Marathons bring together a whole gamut of people, united by the need—some would say madness—to run. The Tata Mumbai Marathon, in progress right now, is no different.
Among the 46,000 participants including amateurs, fitness enthusiasts and the world's best distance runners, pounding the city’s streets will be a gangster turned addiction counsellor, a three time knee replacement senior citizen, a 10-year-old participating in the Dream Run for a cause, and two oldest brothers aged 91 and 88 running in the senior citizen category.
So, what unites these varied people? What makes them battle chafing disasters, numbing pain and serious injury? Why do they run?
“Running has given me life back again,” shares Shibani Gulati, who underwent a kidney transplant in 2010. “This is my seventh year of running and my husband is also joining in.
For me this is a second life. The more I run, the more active I feel. It just gives me more positivity to have a different perspective to life. That’s how I’ve motivated more people to do this. Getting up in the morning and putting myself through my mileages is sheer pleasure!”
For 39-year-old Meher Lamberaj, survivor of a tragic stabbing incident seven years ago while she was practicing, it’s all about putting the past behind.
“I’m running to break my shackles, my own inhibitions. Running requires consistency, discipline and one has to force oneself and enjoy doing it. Running is something I was always unable to do because I’ve been overweight since the time I was a kid. Running, for me, is about breaking my own boundaries and challenging myself.”
The hunger for marathons has turned visually impaired Amarjeet Singh Chawla into a self-confessed ‘maniac’. Running no less than 30-34 a year, he makes no secret of loving the appreciation, the media attention and the fact that organisers across India invite him constantly.
He adds, “Besides the recognition, there is internal joy. You also get the opportunity to meet many new people. In my running career so far, I have been escorted by 106 runners - out of these, 51 have been females!”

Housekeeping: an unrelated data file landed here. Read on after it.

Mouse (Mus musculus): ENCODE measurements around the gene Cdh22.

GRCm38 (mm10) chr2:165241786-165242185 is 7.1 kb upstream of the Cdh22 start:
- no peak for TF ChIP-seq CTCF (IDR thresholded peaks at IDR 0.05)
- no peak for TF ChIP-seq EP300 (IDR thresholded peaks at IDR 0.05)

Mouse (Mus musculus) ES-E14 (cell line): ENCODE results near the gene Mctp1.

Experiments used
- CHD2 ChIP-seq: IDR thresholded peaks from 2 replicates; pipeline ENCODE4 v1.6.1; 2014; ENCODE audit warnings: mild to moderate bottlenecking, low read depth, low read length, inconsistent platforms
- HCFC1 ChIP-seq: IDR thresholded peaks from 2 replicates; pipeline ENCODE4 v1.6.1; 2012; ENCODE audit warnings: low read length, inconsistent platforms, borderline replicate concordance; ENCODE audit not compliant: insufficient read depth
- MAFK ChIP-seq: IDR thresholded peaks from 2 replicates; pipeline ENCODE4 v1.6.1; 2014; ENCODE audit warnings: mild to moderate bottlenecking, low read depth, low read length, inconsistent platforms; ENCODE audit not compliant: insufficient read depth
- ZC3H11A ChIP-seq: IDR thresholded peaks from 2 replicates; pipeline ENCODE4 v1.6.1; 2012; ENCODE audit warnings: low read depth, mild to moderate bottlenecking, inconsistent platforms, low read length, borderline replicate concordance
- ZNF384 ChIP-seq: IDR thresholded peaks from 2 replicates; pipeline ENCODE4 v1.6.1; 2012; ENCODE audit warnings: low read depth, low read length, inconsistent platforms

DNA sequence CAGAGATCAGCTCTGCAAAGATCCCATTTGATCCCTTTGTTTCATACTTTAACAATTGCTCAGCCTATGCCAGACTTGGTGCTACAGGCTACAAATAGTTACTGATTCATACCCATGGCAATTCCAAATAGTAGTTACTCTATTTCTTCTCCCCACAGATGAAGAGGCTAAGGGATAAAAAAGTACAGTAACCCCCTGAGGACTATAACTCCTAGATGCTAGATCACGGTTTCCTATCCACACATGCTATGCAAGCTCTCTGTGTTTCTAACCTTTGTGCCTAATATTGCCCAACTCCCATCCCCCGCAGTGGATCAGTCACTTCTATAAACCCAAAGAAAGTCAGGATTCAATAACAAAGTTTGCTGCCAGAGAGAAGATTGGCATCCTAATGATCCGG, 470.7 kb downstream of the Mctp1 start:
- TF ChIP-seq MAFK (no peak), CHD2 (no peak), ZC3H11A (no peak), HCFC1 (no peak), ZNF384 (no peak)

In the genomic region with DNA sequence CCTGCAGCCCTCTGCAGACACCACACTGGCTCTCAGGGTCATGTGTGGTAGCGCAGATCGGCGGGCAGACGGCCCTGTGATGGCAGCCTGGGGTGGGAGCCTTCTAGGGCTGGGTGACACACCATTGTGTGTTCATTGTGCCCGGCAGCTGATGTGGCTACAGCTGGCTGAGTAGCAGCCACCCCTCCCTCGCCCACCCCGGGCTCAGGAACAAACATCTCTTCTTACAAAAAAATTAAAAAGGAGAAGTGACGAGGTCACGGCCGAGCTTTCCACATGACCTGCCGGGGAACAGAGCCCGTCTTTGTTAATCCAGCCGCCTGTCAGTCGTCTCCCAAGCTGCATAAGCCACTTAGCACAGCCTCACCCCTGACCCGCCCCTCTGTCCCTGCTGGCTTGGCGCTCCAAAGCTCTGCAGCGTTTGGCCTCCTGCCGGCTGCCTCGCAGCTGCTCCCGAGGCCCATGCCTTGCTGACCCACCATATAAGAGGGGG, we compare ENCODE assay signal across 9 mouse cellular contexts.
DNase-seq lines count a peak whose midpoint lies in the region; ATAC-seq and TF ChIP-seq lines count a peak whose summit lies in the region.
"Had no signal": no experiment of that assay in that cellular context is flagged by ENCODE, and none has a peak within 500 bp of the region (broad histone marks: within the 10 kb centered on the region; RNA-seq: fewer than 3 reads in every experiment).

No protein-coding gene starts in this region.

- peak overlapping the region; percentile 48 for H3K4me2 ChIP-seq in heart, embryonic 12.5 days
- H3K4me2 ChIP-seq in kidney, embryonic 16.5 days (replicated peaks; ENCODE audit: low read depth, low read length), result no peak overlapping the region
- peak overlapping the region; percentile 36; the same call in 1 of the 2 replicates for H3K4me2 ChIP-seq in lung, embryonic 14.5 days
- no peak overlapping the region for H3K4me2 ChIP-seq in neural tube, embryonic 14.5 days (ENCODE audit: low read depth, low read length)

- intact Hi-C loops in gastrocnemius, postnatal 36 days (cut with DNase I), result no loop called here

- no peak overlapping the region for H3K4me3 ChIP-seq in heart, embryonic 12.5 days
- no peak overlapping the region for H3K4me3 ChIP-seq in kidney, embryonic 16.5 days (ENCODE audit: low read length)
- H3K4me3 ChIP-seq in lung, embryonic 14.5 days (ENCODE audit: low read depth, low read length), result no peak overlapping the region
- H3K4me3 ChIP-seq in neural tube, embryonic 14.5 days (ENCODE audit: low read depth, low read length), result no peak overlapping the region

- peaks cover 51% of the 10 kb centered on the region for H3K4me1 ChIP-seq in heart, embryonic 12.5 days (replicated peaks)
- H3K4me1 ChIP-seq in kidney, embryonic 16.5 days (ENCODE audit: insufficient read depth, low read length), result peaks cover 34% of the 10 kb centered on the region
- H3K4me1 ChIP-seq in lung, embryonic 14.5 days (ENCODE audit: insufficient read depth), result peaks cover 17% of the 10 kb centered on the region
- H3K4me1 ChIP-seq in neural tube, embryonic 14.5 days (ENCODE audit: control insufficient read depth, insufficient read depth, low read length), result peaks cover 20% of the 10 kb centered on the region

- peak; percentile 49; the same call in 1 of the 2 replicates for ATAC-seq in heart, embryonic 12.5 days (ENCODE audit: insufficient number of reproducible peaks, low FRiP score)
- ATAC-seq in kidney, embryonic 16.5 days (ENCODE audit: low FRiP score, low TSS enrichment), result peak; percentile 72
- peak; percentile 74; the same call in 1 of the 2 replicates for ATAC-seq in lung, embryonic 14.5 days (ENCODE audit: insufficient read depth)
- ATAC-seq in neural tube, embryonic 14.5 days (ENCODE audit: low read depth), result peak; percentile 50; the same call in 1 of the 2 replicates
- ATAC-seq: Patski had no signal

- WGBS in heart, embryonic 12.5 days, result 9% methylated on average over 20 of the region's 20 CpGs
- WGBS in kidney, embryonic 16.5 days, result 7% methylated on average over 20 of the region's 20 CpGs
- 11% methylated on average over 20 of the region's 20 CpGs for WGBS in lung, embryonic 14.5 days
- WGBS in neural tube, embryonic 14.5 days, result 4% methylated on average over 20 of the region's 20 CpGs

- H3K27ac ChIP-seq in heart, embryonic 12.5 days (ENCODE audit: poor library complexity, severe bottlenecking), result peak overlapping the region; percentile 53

For 83-year-old Ajit Singh Sindher hailing from a village near Delhi, running has become a habit. “I run for fitness,” he explains, adding that he likes how people on the roads, especially children, look at him and get inspired. Says Rajkot-based Chhaganlal Bhalani, aged 70, running the full marathon, “Main running ko enjoy karta hoon.
You may win many prizes along the way, it could become a nice source of side income, but the health you will gain is the biggest gift of all. It’s something you cannot buy no matter how much money you are able to spend. You yourself need to sweat for this.”
Forty-something Mahesh Salvi, running the full marathon, takes pride that running has given him the stamina of a 30-year-old. “Running is happiness; no pain. In fact everyone should run because running releases a type of brain hormone which make you feel better.”
Manish Lodha agrees. “I started running just three years back, to lose weight but now it has become a regular routine of my life. If I miss it, it just doesn’t feel okay!” grins the Deep Vein Thrombosis survivor. Amol Chari, who lost roughly 20 kg in training, used to believe his body was simply not made for running.
“Gradually, it stopped being pain and now I have no problems. I feel young!” Lokesh Patil, youngest male in the full marathon, shares, “Running gives me satisfaction like nothing else does. After running 42 km, you are stiff but it’s something you have to experience yourself.”
For Nisha Gurbani, running her second half marathon, it has been a journey from 115 kg to fitness. “When running you are just with yourself, there is nothing next to you. It’s you and your thoughts. It connects you with yourself.” Aryan Shiwalkar, youngest male runner in half marathon at 18, echoes, “It makes me feel I’m in another world. It makes me happy!”
Time to maybe discover firsthand what the fuss is all about…?